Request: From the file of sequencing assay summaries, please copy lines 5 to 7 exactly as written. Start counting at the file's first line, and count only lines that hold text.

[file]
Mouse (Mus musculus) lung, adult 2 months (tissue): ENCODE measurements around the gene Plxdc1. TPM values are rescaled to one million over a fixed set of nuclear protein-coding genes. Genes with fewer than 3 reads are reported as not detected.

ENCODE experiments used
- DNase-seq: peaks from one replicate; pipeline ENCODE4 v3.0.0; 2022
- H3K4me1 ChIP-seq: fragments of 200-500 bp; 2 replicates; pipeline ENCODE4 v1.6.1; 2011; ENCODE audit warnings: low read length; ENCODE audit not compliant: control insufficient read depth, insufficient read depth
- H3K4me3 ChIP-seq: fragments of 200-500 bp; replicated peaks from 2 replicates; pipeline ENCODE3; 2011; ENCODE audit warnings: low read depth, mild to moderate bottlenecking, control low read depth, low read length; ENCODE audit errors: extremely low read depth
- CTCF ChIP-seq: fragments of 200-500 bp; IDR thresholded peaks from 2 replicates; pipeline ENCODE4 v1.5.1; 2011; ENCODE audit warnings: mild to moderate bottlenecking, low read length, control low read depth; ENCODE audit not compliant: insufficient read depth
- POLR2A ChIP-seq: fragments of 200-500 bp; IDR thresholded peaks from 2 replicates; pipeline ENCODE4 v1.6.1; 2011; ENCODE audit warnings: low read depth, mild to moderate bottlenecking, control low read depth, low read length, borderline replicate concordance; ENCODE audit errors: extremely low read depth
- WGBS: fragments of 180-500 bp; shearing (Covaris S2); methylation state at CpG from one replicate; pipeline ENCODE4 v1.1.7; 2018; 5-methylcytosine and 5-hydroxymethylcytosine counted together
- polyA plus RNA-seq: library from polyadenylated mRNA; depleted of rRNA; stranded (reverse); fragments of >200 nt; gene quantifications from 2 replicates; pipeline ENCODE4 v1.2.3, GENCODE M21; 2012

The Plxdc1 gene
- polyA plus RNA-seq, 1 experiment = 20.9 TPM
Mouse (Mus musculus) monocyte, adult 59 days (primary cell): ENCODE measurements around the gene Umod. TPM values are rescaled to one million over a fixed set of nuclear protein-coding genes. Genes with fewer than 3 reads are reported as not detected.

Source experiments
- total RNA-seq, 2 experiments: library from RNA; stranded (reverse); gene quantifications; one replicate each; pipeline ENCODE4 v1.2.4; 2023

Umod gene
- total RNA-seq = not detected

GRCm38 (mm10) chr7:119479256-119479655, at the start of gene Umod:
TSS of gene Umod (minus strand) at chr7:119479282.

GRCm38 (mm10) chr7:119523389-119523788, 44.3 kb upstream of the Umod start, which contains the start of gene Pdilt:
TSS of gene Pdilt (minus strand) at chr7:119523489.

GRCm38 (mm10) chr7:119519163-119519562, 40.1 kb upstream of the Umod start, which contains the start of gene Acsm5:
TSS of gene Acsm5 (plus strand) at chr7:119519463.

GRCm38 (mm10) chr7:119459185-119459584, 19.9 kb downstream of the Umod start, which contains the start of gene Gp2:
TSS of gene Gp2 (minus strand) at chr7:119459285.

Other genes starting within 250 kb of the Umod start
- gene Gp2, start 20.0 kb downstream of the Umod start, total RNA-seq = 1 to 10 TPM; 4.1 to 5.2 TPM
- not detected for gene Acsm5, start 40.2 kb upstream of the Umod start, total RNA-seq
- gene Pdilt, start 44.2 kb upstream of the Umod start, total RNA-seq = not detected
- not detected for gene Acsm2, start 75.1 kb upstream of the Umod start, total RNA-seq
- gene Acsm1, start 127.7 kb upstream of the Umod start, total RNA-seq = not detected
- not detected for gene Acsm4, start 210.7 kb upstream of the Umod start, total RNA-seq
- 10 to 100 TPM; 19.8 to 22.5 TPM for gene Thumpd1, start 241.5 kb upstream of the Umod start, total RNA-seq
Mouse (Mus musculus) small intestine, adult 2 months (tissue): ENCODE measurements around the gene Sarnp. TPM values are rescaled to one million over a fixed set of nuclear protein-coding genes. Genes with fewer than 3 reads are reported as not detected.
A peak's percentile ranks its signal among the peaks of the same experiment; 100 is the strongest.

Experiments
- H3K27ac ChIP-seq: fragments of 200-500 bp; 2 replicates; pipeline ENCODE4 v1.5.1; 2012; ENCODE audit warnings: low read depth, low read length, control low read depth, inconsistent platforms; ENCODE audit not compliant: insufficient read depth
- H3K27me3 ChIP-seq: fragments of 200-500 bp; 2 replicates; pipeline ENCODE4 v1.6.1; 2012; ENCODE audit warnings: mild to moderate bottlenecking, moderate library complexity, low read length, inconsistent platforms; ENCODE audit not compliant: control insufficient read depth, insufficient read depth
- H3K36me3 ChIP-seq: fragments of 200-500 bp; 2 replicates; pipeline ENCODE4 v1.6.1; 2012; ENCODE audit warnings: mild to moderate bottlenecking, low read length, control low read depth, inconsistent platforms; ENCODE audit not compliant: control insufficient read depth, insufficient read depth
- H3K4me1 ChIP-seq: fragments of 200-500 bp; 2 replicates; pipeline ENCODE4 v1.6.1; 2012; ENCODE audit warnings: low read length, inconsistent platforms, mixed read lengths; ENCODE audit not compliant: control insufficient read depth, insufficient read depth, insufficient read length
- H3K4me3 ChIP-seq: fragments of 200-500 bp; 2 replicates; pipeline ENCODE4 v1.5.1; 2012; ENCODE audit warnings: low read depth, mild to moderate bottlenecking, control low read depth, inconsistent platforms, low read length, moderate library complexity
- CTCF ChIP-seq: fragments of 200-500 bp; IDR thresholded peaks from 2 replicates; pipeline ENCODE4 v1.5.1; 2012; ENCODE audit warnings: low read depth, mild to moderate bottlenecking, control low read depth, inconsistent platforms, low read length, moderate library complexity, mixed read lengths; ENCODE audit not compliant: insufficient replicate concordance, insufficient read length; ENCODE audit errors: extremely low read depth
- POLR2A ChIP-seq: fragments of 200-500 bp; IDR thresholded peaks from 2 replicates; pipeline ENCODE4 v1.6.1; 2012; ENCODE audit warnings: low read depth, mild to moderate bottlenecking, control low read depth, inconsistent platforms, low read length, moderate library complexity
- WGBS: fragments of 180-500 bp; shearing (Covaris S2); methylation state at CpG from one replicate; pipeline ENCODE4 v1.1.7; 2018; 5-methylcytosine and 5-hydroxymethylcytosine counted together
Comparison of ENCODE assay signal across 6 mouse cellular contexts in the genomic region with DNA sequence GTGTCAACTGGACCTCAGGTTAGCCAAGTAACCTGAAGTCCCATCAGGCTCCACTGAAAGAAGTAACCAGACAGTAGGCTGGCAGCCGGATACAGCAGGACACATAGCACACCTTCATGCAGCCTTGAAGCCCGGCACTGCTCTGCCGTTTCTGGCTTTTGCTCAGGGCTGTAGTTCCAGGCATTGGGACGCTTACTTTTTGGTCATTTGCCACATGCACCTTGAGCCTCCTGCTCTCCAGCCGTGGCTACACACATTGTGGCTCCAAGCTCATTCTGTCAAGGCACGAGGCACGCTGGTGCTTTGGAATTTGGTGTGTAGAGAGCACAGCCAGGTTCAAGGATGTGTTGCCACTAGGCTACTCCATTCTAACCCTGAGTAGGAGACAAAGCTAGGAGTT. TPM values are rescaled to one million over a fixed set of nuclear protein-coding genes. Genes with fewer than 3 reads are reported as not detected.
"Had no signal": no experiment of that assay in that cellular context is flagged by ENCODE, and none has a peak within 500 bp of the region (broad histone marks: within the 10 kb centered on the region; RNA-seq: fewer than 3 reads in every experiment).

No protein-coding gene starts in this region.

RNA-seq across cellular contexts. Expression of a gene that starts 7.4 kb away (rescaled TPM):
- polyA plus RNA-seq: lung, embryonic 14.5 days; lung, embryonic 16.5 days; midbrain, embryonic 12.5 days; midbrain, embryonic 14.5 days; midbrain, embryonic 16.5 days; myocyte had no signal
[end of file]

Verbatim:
- H3K4me3 ChIP-seq: fragments of 200-500 bp; replicated peaks from 2 replicates; pipeline ENCODE3; 2011; ENCODE audit warnings: low read depth, mild to moderate bottlenecking, control low read depth, low read length; ENCODE audit errors: extremely low read depth
- CTCF ChIP-seq: fragments of 200-500 bp; IDR thresholded peaks from 2 replicates; pipeline ENCODE4 v1.5.1; 2011; ENCODE audit warnings: mild to moderate bottlenecking, low read length, control low read depth; ENCODE audit not compliant: insufficient read depth
- POLR2A ChIP-seq: fragments of 200-500 bp; IDR thresholded peaks from 2 replicates; pipeline ENCODE4 v1.6.1; 2011; ENCODE audit warnings: low read depth, mild to moderate bottlenecking, control low read depth, low read length, borderline replicate concordance; ENCODE audit errors: extremely low read depth